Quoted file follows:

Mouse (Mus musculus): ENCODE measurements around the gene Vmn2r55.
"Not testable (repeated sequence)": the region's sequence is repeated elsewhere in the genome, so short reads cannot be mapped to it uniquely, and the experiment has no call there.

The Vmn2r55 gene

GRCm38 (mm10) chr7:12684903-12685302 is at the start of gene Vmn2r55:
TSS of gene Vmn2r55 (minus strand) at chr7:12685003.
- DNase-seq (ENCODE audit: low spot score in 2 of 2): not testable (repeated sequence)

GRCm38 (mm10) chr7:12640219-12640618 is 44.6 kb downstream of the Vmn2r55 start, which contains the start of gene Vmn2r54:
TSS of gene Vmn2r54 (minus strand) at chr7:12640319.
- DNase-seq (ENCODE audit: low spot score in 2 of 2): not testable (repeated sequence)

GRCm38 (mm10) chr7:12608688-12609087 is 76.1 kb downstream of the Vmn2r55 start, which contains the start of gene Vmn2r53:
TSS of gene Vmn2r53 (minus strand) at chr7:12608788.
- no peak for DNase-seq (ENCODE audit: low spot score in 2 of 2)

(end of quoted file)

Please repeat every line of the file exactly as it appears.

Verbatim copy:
Mouse (Mus musculus): ENCODE measurements around the gene Vmn2r55.
"Not testable (repeated sequence)": the region's sequence is repeated elsewhere in the genome, so short reads cannot be mapped to it uniquely, and the experiment has no call there.

The Vmn2r55 gene

GRCm38 (mm10) chr7:12684903-12685302 is at the start of gene Vmn2r55:
TSS of gene Vmn2r55 (minus strand) at chr7:12685003.
- DNase-seq (ENCODE audit: low spot score in 2 of 2): not testable (repeated sequence)

GRCm38 (mm10) chr7:12640219-12640618 is 44.6 kb downstream of the Vmn2r55 start, which contains the start of gene Vmn2r54:
TSS of gene Vmn2r54 (minus strand) at chr7:12640319.
- DNase-seq (ENCODE audit: low spot score in 2 of 2): not testable (repeated sequence)

GRCm38 (mm10) chr7:12608688-12609087 is 76.1 kb downstream of the Vmn2r55 start, which contains the start of gene Vmn2r53:
TSS of gene Vmn2r53 (minus strand) at chr7:12608788.
- no peak for DNase-seq (ENCODE audit: low spot score in 2 of 2)